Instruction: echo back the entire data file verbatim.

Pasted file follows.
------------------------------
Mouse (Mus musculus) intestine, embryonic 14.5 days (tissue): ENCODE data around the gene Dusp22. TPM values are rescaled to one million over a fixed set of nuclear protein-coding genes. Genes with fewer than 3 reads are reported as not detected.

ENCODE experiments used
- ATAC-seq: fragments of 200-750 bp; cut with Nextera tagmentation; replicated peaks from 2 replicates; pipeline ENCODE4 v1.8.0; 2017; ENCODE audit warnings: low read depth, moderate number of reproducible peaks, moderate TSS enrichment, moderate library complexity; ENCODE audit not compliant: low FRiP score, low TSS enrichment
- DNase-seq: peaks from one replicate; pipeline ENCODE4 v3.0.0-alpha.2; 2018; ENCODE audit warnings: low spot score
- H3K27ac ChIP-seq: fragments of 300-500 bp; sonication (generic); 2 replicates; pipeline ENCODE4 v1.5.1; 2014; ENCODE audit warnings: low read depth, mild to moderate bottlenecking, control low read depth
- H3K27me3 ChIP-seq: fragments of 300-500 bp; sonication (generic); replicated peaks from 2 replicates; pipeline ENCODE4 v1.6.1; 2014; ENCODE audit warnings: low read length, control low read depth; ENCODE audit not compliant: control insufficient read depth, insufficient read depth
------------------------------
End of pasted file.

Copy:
Mouse (Mus musculus) intestine, embryonic 14.5 days (tissue): ENCODE data around the gene Dusp22. TPM values are rescaled to one million over a fixed set of nuclear protein-coding genes. Genes with fewer than 3 reads are reported as not detected.

ENCODE experiments used
- ATAC-seq: fragments of 200-750 bp; cut with Nextera tagmentation; replicated peaks from 2 replicates; pipeline ENCODE4 v1.8.0; 2017; ENCODE audit warnings: low read depth, moderate number of reproducible peaks, moderate TSS enrichment, moderate library complexity; ENCODE audit not compliant: low FRiP score, low TSS enrichment
- DNase-seq: peaks from one replicate; pipeline ENCODE4 v3.0.0-alpha.2; 2018; ENCODE audit warnings: low spot score
- H3K27ac ChIP-seq: fragments of 300-500 bp; sonication (generic); 2 replicates; pipeline ENCODE4 v1.5.1; 2014; ENCODE audit warnings: low read depth, mild to moderate bottlenecking, control low read depth
- H3K27me3 ChIP-seq: fragments of 300-500 bp; sonication (generic); replicated peaks from 2 replicates; pipeline ENCODE4 v1.6.1; 2014; ENCODE audit warnings: low read length, control low read depth; ENCODE audit not compliant: control insufficient read depth, insufficient read depth